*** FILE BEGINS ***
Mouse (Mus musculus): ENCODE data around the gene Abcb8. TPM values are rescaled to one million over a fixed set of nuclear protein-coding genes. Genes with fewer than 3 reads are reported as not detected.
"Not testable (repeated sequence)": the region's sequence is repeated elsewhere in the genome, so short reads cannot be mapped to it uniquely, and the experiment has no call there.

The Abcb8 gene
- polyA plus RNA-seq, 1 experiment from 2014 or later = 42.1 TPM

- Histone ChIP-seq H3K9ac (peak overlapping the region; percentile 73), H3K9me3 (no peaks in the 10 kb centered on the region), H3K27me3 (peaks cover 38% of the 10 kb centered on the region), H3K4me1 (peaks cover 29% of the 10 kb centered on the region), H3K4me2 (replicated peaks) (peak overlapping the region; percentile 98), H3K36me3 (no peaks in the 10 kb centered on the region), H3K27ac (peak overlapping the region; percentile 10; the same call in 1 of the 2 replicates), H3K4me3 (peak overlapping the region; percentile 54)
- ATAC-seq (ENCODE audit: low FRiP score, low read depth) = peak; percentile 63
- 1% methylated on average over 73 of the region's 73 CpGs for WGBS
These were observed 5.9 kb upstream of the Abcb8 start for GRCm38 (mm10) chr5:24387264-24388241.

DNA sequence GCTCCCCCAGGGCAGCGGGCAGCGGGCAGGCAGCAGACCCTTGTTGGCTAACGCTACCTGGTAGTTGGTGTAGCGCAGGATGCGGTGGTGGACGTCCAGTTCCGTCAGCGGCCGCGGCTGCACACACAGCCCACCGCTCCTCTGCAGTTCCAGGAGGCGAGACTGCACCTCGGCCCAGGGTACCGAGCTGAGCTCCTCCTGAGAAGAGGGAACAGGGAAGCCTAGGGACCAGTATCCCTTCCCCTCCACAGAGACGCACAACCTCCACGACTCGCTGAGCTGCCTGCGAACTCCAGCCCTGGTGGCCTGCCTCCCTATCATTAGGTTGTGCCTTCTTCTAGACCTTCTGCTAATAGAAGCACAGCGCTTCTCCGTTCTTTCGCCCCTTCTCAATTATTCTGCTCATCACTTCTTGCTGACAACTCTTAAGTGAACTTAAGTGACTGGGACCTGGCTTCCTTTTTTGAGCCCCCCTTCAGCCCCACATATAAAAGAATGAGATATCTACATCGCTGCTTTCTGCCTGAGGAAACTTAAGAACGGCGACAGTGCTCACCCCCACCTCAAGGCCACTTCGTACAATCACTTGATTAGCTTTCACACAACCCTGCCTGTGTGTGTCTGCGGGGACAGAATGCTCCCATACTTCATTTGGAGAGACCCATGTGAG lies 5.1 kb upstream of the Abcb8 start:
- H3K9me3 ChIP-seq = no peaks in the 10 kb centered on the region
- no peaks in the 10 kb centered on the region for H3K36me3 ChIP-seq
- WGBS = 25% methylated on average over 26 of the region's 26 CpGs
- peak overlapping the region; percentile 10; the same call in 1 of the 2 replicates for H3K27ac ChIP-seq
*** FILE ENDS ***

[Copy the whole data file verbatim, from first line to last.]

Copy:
Mouse (Mus musculus): ENCODE data around the gene Abcb8. TPM values are rescaled to one million over a fixed set of nuclear protein-coding genes. Genes with fewer than 3 reads are reported as not detected.
"Not testable (repeated sequence)": the region's sequence is repeated elsewhere in the genome, so short reads cannot be mapped to it uniquely, and the experiment has no call there.

The Abcb8 gene
- polyA plus RNA-seq, 1 experiment from 2014 or later = 42.1 TPM

- Histone ChIP-seq H3K9ac (peak overlapping the region; percentile 73), H3K9me3 (no peaks in the 10 kb centered on the region), H3K27me3 (peaks cover 38% of the 10 kb centered on the region), H3K4me1 (peaks cover 29% of the 10 kb centered on the region), H3K4me2 (replicated peaks) (peak overlapping the region; percentile 98), H3K36me3 (no peaks in the 10 kb centered on the region), H3K27ac (peak overlapping the region; percentile 10; the same call in 1 of the 2 replicates), H3K4me3 (peak overlapping the region; percentile 54)
- ATAC-seq (ENCODE audit: low FRiP score, low read depth) = peak; percentile 63
- 1% methylated on average over 73 of the region's 73 CpGs for WGBS
These were observed 5.9 kb upstream of the Abcb8 start for GRCm38 (mm10) chr5:24387264-24388241.

DNA sequence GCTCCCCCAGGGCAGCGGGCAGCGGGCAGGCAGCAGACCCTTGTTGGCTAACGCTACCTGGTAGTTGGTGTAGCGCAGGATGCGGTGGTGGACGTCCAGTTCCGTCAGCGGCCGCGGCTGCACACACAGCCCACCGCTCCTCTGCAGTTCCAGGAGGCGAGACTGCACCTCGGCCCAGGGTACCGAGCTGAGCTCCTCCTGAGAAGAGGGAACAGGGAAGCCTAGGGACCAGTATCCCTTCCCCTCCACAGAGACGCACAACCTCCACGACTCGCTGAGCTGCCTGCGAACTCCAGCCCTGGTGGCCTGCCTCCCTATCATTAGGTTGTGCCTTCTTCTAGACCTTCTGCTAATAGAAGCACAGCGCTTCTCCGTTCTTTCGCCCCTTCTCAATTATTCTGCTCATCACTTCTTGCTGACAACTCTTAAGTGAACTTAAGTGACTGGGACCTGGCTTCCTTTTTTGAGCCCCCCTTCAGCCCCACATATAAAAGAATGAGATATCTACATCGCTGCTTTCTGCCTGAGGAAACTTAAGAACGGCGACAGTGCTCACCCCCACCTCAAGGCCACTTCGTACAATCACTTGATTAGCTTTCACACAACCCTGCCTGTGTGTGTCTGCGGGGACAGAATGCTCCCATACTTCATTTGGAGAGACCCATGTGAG lies 5.1 kb upstream of the Abcb8 start:
- H3K9me3 ChIP-seq = no peaks in the 10 kb centered on the region
- no peaks in the 10 kb centered on the region for H3K36me3 ChIP-seq
- WGBS = 25% methylated on average over 26 of the region's 26 CpGs
- peak overlapping the region; percentile 10; the same call in 1 of the 2 replicates for H3K27ac ChIP-seq